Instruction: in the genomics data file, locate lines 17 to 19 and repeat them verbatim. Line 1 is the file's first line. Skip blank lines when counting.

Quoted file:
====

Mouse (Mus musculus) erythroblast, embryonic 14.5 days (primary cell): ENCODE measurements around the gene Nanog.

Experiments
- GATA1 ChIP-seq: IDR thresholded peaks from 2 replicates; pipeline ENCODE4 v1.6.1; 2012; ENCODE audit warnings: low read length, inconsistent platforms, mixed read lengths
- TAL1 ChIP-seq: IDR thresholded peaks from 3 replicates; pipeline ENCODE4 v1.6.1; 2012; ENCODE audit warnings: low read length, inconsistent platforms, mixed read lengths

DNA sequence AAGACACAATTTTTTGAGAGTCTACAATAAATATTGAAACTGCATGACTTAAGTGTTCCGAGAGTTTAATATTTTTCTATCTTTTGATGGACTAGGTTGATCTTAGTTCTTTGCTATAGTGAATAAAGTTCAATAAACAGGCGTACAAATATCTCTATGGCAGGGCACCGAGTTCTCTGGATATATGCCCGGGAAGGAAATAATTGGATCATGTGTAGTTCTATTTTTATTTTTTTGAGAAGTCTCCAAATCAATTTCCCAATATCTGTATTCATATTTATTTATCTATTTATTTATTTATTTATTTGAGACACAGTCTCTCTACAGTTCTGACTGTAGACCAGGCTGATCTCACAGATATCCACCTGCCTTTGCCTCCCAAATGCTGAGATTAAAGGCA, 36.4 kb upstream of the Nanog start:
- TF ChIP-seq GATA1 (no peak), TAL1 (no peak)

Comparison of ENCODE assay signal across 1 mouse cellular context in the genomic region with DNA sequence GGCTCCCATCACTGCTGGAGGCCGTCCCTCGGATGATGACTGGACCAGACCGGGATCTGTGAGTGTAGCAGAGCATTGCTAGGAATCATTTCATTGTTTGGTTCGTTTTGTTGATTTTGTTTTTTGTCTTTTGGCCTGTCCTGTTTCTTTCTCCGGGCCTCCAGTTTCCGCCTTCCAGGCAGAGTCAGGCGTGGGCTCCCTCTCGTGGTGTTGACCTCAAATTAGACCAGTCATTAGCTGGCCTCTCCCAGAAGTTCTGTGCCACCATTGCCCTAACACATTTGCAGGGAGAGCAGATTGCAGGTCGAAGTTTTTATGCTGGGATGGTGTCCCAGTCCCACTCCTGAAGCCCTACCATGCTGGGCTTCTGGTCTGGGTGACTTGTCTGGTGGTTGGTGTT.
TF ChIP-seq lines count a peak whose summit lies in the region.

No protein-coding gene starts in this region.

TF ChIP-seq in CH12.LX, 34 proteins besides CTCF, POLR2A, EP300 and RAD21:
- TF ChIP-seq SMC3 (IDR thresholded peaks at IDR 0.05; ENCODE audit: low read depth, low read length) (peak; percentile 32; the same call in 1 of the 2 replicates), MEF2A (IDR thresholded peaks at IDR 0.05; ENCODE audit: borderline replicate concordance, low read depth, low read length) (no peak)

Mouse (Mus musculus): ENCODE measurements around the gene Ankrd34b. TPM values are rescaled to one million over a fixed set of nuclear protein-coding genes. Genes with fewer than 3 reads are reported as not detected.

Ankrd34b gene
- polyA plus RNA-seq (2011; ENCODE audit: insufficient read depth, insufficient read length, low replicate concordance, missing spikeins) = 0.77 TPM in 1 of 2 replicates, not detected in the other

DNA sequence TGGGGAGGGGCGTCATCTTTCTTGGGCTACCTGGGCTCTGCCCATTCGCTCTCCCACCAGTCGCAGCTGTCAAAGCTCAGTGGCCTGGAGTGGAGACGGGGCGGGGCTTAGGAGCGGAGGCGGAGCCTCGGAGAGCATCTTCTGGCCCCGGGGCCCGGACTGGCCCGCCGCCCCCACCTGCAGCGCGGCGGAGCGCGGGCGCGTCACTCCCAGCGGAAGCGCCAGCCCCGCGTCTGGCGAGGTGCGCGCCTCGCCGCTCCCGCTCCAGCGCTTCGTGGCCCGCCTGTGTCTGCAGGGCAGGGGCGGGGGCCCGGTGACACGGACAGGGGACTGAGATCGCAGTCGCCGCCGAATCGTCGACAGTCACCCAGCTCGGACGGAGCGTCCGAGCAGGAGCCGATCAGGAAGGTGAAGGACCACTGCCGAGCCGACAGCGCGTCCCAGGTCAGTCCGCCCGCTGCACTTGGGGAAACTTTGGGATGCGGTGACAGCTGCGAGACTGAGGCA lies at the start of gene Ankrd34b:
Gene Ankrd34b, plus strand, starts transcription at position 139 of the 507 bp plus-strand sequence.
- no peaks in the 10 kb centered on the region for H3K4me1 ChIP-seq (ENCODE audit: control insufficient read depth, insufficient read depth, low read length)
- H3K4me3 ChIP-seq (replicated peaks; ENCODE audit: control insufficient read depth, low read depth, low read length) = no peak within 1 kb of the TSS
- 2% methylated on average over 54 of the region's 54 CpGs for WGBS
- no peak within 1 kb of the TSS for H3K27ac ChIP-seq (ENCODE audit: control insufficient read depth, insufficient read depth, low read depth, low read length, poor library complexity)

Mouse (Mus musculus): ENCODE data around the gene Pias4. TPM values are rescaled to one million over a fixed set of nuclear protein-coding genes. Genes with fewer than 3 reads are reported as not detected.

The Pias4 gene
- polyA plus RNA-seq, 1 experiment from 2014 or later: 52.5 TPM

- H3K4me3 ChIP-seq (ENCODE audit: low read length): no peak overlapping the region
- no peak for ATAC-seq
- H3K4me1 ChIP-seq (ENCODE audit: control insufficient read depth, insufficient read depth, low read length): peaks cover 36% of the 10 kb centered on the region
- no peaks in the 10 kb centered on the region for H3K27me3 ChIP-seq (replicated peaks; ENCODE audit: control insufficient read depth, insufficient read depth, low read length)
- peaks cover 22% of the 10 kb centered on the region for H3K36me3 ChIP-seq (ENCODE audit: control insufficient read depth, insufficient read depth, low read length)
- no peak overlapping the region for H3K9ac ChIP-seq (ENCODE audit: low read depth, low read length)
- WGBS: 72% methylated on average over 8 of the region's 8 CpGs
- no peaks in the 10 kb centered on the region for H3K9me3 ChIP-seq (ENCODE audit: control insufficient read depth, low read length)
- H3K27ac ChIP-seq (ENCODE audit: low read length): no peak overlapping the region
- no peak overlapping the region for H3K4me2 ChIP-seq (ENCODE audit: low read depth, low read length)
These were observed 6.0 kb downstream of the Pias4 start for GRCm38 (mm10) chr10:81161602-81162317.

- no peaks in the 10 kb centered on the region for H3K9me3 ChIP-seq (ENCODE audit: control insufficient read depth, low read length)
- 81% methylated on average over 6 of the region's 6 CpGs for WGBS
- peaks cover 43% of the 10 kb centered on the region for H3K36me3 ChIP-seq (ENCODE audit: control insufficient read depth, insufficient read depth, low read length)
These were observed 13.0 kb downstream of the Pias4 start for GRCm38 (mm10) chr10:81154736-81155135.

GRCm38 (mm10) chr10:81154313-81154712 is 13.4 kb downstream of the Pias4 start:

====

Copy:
- no peaks in the 10 kb centered on the region for H3K4me1 ChIP-seq (ENCODE audit: control insufficient read depth, insufficient read depth, low read length)
- H3K4me3 ChIP-seq (replicated peaks; ENCODE audit: control insufficient read depth, low read depth, low read length) = no peak within 1 kb of the TSS
- 2% methylated on average over 54 of the region's 54 CpGs for WGBS